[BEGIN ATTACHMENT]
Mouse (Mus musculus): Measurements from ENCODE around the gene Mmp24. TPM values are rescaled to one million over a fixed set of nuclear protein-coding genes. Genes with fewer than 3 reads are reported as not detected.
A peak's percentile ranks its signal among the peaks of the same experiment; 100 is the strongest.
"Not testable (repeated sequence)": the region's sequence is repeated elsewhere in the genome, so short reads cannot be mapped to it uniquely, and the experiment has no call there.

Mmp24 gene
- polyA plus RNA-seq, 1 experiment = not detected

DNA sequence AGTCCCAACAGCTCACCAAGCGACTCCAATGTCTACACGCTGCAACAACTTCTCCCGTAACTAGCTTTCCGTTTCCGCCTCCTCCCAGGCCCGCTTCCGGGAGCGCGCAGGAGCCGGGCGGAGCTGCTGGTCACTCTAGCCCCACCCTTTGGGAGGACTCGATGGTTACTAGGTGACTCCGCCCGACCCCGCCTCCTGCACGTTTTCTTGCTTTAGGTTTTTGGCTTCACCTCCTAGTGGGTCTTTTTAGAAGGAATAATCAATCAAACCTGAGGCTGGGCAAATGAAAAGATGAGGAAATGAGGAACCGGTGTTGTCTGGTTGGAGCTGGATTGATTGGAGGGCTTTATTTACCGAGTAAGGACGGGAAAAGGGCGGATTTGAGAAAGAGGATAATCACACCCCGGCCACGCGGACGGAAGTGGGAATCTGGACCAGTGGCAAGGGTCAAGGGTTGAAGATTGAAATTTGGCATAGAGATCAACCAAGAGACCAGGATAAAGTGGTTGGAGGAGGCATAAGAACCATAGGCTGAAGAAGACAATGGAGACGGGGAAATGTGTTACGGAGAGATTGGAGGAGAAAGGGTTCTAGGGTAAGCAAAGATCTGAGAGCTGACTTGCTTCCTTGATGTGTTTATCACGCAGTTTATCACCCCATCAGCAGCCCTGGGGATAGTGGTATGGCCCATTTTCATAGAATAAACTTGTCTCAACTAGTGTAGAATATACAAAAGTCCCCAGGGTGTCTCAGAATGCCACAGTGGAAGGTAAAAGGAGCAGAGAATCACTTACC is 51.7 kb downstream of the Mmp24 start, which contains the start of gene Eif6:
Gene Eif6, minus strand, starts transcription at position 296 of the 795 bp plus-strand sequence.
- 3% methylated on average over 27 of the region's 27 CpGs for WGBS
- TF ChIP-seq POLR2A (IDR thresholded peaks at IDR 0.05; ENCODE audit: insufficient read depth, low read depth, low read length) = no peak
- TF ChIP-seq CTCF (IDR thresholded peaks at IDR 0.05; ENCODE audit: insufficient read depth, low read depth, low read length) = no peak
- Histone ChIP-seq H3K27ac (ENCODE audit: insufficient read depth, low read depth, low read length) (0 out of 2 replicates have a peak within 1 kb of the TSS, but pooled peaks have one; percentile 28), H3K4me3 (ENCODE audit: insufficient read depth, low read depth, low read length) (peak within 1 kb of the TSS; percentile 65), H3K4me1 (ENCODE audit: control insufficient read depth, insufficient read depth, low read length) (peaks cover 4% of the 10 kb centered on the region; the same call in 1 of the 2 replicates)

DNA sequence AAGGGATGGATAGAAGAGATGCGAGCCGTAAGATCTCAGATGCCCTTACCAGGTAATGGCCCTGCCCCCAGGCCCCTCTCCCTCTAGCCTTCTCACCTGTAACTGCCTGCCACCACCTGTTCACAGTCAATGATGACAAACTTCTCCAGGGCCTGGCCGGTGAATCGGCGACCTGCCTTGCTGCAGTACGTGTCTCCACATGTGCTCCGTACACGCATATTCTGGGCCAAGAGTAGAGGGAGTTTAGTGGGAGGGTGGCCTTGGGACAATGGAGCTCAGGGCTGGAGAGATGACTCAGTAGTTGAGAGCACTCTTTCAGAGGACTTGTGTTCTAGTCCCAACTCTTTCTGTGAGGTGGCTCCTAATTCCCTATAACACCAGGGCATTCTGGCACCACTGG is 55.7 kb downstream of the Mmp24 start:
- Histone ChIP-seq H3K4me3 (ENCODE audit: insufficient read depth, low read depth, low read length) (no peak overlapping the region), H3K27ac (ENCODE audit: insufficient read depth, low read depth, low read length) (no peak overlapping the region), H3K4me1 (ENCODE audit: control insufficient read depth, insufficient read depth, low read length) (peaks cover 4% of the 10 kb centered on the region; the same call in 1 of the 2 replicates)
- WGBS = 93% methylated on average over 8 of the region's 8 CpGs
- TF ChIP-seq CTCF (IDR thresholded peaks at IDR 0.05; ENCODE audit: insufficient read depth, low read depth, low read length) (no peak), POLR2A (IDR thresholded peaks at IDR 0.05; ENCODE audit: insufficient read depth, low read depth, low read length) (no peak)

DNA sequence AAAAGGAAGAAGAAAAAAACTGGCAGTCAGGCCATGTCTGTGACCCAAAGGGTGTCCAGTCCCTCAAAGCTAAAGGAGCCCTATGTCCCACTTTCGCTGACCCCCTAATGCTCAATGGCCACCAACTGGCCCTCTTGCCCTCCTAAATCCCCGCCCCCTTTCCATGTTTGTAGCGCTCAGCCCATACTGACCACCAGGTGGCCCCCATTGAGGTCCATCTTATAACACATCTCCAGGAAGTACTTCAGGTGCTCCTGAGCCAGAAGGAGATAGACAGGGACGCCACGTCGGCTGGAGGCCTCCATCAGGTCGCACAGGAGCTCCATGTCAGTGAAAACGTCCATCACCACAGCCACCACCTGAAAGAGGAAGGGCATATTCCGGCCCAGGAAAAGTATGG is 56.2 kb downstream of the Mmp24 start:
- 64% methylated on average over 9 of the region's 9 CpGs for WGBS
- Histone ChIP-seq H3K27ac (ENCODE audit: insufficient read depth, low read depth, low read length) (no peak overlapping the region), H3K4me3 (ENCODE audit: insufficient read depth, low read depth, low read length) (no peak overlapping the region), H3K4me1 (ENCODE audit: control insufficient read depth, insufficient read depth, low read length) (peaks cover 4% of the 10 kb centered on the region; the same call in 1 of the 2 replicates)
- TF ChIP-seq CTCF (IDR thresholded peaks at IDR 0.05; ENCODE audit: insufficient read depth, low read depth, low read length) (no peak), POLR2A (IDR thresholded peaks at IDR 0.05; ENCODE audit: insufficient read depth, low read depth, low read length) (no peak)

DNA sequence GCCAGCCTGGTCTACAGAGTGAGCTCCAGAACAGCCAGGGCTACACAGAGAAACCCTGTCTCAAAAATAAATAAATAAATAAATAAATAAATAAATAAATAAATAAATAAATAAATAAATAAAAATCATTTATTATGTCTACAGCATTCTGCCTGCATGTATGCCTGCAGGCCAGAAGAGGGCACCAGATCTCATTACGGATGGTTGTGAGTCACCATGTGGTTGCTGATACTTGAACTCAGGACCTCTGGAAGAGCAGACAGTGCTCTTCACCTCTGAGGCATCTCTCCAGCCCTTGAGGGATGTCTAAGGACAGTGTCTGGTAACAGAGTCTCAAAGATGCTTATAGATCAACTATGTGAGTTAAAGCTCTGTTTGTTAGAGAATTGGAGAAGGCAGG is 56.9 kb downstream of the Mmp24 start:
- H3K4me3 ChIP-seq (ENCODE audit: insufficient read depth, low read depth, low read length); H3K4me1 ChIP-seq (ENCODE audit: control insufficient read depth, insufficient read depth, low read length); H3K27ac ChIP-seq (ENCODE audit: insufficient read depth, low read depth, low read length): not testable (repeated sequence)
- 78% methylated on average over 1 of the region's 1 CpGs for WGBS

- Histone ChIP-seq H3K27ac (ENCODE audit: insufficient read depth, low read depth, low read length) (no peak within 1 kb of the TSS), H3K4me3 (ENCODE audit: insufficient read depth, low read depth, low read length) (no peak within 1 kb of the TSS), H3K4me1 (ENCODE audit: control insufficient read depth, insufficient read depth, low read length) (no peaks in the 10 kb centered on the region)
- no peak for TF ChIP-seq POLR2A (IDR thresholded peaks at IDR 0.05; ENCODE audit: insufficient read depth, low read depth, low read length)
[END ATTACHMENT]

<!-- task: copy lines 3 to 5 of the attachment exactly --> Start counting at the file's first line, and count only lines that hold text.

"Not testable (repeated sequence)": the region's sequence is repeated elsewhere in the genome, so short reads cannot be mapped to it uniquely, and the experiment has no call there.

Mmp24 gene
- polyA plus RNA-seq, 1 experiment = not detected